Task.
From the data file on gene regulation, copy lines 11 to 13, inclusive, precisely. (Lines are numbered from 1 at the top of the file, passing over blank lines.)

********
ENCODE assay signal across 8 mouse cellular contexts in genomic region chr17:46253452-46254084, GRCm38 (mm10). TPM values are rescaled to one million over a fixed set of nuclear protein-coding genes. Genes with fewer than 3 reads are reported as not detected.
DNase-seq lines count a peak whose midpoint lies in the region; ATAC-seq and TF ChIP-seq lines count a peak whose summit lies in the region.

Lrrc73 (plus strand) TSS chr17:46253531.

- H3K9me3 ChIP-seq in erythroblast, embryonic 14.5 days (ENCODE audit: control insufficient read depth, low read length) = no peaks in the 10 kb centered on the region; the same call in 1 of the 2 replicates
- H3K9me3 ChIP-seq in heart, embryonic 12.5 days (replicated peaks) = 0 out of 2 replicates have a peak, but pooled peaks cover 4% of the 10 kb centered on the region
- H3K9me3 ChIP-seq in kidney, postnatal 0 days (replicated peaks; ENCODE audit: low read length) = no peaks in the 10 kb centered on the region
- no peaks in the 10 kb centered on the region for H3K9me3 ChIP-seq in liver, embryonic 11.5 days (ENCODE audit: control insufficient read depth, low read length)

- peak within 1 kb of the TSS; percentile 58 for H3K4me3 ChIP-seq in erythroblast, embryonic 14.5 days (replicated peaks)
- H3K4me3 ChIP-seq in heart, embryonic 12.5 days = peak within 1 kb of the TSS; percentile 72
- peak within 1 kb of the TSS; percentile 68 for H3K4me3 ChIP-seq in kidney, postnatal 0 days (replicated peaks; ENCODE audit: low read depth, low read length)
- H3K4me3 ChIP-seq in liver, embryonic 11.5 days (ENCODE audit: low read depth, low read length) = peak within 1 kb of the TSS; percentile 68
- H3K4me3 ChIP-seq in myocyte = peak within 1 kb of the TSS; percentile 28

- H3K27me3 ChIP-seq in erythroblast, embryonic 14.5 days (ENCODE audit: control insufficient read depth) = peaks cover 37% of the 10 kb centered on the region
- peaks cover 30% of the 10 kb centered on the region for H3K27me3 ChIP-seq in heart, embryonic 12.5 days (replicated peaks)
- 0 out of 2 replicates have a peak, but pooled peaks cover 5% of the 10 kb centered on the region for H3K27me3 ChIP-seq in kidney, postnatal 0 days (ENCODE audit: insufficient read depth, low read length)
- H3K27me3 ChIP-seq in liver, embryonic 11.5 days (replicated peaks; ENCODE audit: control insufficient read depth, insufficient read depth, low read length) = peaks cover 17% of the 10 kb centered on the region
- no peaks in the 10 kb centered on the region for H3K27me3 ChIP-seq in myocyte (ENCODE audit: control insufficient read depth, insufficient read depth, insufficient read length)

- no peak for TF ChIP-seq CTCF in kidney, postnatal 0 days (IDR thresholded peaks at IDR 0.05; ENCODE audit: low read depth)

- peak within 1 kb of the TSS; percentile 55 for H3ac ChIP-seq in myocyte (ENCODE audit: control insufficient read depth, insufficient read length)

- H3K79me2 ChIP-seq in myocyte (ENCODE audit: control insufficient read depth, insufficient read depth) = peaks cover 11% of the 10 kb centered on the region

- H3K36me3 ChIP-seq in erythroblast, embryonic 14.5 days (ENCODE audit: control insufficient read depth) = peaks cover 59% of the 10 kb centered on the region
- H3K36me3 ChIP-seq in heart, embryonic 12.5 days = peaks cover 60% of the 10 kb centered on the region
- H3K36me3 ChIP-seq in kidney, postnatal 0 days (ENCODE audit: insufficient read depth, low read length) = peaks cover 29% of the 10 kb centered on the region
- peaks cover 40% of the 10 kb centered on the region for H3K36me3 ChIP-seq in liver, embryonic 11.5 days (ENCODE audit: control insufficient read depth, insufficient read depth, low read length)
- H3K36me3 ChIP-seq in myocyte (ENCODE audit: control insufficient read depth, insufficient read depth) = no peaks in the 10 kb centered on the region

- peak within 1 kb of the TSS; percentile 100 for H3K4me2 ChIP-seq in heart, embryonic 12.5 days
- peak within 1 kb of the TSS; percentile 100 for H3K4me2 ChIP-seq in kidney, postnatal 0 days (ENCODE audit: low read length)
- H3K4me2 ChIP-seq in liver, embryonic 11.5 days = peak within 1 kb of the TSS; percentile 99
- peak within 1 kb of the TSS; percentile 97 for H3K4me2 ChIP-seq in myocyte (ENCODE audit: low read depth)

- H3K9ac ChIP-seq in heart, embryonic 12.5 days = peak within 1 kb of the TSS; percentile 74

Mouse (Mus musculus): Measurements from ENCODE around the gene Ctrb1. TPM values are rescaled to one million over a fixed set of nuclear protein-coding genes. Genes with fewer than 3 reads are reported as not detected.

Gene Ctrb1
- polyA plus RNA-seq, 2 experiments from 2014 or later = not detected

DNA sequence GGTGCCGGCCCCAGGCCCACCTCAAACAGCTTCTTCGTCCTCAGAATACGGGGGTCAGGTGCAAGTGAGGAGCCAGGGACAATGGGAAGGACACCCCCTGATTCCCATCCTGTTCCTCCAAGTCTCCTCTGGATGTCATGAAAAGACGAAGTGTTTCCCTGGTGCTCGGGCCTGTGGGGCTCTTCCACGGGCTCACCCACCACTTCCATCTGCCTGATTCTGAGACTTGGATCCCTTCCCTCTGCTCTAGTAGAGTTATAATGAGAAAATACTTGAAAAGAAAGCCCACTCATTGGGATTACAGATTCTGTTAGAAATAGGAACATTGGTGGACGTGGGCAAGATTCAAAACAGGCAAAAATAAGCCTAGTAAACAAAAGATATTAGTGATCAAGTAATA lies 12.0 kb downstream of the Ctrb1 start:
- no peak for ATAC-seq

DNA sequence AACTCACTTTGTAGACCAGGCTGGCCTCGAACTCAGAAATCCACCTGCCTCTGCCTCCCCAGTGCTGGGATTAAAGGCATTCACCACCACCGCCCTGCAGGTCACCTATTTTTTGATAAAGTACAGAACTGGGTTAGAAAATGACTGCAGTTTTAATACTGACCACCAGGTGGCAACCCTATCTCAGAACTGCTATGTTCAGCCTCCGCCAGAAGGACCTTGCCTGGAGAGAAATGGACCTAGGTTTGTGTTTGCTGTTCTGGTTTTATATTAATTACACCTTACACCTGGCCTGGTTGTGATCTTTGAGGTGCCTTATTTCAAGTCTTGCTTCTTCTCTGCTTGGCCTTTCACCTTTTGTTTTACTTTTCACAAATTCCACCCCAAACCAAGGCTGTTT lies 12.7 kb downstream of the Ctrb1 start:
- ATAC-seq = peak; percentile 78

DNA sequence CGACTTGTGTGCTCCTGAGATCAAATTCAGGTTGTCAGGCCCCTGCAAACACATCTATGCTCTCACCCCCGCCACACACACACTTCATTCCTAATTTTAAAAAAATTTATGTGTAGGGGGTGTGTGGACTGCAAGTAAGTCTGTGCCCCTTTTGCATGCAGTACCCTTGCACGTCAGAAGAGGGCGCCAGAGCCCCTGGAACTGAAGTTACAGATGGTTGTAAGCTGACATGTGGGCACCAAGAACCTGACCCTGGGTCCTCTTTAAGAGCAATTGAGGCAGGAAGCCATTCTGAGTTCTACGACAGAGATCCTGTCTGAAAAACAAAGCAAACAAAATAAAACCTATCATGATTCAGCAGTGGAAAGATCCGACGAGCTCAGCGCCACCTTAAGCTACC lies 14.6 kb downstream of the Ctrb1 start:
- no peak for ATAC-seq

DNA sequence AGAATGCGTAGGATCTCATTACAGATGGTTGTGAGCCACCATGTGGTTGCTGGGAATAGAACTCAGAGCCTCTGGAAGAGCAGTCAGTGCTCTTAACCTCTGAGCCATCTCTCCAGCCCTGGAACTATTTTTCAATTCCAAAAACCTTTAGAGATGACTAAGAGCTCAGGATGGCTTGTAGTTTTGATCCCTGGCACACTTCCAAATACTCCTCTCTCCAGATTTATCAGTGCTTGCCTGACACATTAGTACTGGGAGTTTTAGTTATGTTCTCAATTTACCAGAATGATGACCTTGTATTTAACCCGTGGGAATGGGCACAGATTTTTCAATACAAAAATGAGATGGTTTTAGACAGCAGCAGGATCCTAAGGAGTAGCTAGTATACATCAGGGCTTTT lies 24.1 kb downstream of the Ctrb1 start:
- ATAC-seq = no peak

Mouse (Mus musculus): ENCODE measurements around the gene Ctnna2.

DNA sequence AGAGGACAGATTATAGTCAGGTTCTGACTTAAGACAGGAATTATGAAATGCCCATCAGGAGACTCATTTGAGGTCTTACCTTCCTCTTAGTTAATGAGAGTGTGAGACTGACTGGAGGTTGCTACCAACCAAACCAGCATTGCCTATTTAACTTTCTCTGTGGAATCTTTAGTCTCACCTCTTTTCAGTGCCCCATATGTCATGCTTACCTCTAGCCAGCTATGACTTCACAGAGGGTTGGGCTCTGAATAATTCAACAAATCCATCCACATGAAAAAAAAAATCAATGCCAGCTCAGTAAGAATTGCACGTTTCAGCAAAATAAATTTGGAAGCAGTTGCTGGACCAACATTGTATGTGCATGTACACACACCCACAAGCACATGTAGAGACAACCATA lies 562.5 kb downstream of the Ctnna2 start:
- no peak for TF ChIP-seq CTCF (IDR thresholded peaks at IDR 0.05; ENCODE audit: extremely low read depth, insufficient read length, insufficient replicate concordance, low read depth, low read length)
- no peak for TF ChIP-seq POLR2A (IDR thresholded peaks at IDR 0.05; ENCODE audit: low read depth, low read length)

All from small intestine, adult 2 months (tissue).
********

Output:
- H3K4me3 ChIP-seq in liver, embryonic 11.5 days (ENCODE audit: low read depth, low read length) = peak within 1 kb of the TSS; percentile 68
- H3K4me3 ChIP-seq in myocyte = peak within 1 kb of the TSS; percentile 28

- H3K27me3 ChIP-seq in erythroblast, embryonic 14.5 days (ENCODE audit: control insufficient read depth) = peaks cover 37% of the 10 kb centered on the region